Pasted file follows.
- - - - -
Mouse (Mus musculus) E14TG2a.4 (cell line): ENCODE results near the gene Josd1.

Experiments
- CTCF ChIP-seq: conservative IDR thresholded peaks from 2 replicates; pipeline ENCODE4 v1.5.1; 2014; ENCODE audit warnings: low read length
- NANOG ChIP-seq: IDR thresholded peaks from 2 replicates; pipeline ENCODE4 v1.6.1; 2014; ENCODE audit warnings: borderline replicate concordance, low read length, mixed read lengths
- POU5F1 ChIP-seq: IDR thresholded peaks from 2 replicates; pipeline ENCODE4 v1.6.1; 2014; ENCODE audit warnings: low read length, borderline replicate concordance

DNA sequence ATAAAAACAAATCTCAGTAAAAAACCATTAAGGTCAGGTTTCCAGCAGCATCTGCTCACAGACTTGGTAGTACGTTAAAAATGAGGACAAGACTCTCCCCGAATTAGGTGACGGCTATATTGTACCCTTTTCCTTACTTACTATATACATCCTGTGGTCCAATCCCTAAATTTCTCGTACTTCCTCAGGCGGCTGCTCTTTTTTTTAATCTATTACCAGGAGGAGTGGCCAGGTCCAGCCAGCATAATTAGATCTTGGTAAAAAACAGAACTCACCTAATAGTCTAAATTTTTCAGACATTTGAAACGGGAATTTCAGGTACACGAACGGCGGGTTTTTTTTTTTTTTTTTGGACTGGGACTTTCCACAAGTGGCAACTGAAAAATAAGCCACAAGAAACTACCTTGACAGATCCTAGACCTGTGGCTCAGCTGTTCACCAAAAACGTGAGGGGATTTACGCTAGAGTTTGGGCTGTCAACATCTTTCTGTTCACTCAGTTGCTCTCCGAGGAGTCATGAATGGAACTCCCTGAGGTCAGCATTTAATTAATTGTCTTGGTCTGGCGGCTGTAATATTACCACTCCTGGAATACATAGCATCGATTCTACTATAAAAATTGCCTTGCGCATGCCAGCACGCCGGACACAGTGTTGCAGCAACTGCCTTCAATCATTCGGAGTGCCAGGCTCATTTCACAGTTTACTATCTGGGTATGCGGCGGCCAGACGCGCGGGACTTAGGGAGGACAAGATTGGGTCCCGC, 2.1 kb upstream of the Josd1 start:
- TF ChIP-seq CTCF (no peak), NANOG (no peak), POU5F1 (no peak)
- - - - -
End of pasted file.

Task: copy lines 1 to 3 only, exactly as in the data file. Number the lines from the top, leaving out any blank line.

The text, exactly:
Mouse (Mus musculus) E14TG2a.4 (cell line): ENCODE results near the gene Josd1.

Experiments
- CTCF ChIP-seq: conservative IDR thresholded peaks from 2 replicates; pipeline ENCODE4 v1.5.1; 2014; ENCODE audit warnings: low read length